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First-Line Therapy in PD-L1 Advanced NSCLC

Panelists: Mark A. Socinski, MD, Florida Hospital Cancer Institute; Karen Kelly, MD, UC Davis Comprehensive Cancer Center; Corey J. Langer, MD, FACP, University of Pennsylvania; Benjamin P. Levy, MD, Sibley Memorial Hospital
Published: Thursday, Jul 12, 2018



Transcript: 

Mark A. Socinski, MD: We know that a very similar trial design, CheckMate-026, which enrolled patients greater than 1%, compared single-agent nivolumab to platinum-based chemotherapy in that population. It was a negative trial. Here, we have KEYNOTE-042 for the greater than 1% population. This is a positive trial. Dr. Langer, what are your thoughts?

Corey J. Langer, MD, FACP: I predicted that this trial would be negative, largely because of CheckMate-026. Our track record there, in a less selected population, is completely negative. It wasn’t worse than chemotherapy, but nivolumab showed no advantage whatsoever. In stark contrast, we saw a striking response in the progression-free survival and overall survival advantage. So, I was highly skeptical about this trial. I figured by including anyone with any degree of PD-L1 expression that we would dilute down those results. I figured that we’d see a trend because we were still including a fair number of folks with 50% or higher expression. But, in fact, the trial was positive. It’s positive at each of the 3 cut points—at 50%, at 20%, and at 1%. We see an 8-month advantage in median survival for the highest expressers—12 months going up to 20. We see a less striking advantage for the 20% or higher group—16.7 versus 13, and then 15-something versus 12 for all-comers. I think the big question becomes, is this advantage driven solely by the 50% or higher group, or are we also seeing it in the 1% to 49% group?

Mark A. Socinski, MD: It’s important to note that the 50% or higher group represented 50% of the patients in the trial.

Corey J. Langer, MD, FACP: That’s not a surprise. When you look at KEYNOTE-189, and even at KEYNOTE-021 cohort G, it’s roughly a third in each. So, if all-comers had to have some PD-L1 expression, you’re splitting that 67% or so. And 50% would be 50% or higher.

Benjamin P. Levy, MD: I just have a question to ask the group. How do we reconcile CheckMate-026 with KEYNOTE-042? In CheckMate-026, greater than 1% patients were allowed, but they looked at greater than 5%. But that was the majority of patients.

Karen Kelly, MD: Even the 50% did not do well.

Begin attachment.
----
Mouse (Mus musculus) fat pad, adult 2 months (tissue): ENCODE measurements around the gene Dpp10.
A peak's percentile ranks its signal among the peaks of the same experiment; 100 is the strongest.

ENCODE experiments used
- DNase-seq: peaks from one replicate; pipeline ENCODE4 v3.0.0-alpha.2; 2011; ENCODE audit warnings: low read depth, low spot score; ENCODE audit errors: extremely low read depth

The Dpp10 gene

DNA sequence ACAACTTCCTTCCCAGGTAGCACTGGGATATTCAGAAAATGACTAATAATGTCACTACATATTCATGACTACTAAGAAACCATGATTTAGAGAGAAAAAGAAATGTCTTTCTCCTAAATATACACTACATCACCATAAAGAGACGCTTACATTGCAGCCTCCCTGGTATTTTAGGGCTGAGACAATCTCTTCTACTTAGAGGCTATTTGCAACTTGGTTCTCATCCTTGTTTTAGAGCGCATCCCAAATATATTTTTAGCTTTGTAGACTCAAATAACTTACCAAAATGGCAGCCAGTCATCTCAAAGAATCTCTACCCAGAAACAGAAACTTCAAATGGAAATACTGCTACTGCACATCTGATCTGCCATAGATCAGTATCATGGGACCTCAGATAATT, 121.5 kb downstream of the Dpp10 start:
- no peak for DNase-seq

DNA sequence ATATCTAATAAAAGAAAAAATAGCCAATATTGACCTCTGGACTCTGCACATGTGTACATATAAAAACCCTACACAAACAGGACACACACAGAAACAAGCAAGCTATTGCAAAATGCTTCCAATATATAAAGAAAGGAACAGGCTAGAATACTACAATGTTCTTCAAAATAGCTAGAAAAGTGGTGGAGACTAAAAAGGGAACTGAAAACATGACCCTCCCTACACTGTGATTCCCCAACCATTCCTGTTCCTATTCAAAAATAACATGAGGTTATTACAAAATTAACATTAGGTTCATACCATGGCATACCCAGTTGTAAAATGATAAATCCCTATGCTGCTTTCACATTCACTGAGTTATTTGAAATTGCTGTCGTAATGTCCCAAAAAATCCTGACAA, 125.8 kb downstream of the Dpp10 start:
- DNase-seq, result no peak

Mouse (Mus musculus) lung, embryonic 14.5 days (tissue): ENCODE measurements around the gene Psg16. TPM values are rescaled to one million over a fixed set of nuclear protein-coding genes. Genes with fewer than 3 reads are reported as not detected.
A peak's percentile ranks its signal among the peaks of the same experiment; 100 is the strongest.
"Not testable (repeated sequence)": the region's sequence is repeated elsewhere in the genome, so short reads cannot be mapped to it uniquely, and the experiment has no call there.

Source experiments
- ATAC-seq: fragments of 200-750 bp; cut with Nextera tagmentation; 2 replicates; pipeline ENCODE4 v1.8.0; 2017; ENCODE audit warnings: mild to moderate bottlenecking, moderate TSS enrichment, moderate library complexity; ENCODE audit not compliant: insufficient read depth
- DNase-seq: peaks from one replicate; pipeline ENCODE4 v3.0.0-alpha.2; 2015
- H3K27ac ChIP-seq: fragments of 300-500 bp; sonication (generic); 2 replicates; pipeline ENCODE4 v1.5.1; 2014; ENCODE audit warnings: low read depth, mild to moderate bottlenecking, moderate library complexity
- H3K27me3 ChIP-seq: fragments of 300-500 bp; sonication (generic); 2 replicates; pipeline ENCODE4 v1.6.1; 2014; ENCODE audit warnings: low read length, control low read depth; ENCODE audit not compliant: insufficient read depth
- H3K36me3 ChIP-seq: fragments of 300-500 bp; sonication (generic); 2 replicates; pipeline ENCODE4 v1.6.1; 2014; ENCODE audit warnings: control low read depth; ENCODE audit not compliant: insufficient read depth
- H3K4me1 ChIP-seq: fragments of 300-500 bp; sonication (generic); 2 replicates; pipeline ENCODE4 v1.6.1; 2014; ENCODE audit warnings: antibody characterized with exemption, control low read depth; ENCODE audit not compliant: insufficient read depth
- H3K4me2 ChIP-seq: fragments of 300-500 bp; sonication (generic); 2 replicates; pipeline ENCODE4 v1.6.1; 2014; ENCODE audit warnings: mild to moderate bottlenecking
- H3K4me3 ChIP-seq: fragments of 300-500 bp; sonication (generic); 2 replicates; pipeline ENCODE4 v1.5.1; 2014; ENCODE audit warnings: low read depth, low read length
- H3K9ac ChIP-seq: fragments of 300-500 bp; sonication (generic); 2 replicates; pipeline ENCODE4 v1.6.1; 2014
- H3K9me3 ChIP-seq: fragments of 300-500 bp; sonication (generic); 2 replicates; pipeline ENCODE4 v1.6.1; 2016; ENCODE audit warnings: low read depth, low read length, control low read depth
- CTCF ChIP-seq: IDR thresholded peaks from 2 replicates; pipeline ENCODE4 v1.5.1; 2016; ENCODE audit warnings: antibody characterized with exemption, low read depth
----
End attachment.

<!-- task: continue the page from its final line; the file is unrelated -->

Benjamin P. Levy, MD: How do we reconcile the fact that there are some limitations that we need to think about with KEYNOTE-042? We’ll need to look at the subset from 1% to 49%. Are these drugs different? This has come up a lot recently.

Mark A. Socinski, MD: It was but, again, there was nowhere near the greater than 50% PD-L1 expression in CheckMate-026. I think that’s a factor. I think there were some bits of unluckiness in CheckMate-026 that led to some imbalance of known prognostic factors. Again, these were not quite equal trials because of these things. It used to be based on the second-line data. I thought that nivolumab, pembrolizumab, and atezolizumab were Coke, Pepsi, and Dr. Pepper. As the first-line data have emerged, I’m not sure that this is the case, right?

Benjamin P. Levy, MD: Right.

Mark A. Socinski, MD: It will be interesting, moving forward, in terms of how we look at these agents. We had the debate on the greater than 50% population. Would you use monotherapy or chemotherapy? We talked about that. What about for the 1% to 49% group?

Benjamin P. Levy, MD: It will depend on KEYNOTE-042. If that shows a benefit, the question becomes, do you use single-agent immunotherapy if it’s positive? Or, do you use the triplet regimen?

Mark A. Socinski, MD: Do we have the same argument about the bulk of disease, symptomatic patients, and that sort of thing? And maybe for those low-volume patients who are either not symptomatic or are minimally symptomatic, you would do immunotherapy as monotherapy, even in that population.

Corey J. Langer, MD, FACP: Certainly in older, frailer patients who are chemotherapy-averse. But I think I’d have a lower threshold in the 1% to 49% group to continue with chemotherapy and immunotherapy in combination.

Karen Kelly, MD: We’re going to see the pie slicing start to happen here, as we’ve already seen. We cut it in half with the 50%, but we’re going to start seeing the slices become even more refined. So, I think that we have to wait to see the data to do that, but it’s a challenge.

Corey J. Langer, MD, FACP: Do we need to do PD-L1 testing? I think this is an argument very much in favor of doing it. As time goes on, we will be looking at different populations. And then, if TMB hits on survival, we’re going to have to figure out a way to integrate that. I’m just hypothesizing. TMB and the survival advantage is realized in CheckMate-227. It’s not part of our clinical armamentarium, but should that happen, I would personally have equipoise, in a PD-L1 0% population with high TMB, for comparing chemotherapy and immunotherapy, chemotherapy/pembrolizumab, with the ipilimumab/nivolumab combination.